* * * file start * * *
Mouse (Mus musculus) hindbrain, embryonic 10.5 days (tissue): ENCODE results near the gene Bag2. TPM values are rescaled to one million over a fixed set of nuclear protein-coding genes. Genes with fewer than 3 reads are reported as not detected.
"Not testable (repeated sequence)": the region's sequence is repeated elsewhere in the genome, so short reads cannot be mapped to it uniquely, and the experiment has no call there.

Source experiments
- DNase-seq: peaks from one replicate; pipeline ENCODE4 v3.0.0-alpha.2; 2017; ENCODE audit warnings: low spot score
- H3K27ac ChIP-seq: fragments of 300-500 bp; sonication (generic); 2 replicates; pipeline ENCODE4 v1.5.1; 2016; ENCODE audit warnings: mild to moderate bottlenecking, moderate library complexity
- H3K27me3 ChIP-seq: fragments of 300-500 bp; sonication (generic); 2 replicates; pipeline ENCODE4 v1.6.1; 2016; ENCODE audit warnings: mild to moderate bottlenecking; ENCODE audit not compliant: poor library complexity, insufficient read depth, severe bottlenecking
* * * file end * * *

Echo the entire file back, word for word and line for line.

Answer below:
Mouse (Mus musculus) hindbrain, embryonic 10.5 days (tissue): ENCODE results near the gene Bag2. TPM values are rescaled to one million over a fixed set of nuclear protein-coding genes. Genes with fewer than 3 reads are reported as not detected.
"Not testable (repeated sequence)": the region's sequence is repeated elsewhere in the genome, so short reads cannot be mapped to it uniquely, and the experiment has no call there.

Source experiments
- DNase-seq: peaks from one replicate; pipeline ENCODE4 v3.0.0-alpha.2; 2017; ENCODE audit warnings: low spot score
- H3K27ac ChIP-seq: fragments of 300-500 bp; sonication (generic); 2 replicates; pipeline ENCODE4 v1.5.1; 2016; ENCODE audit warnings: mild to moderate bottlenecking, moderate library complexity
- H3K27me3 ChIP-seq: fragments of 300-500 bp; sonication (generic); 2 replicates; pipeline ENCODE4 v1.6.1; 2016; ENCODE audit warnings: mild to moderate bottlenecking; ENCODE audit not compliant: poor library complexity, insufficient read depth, severe bottlenecking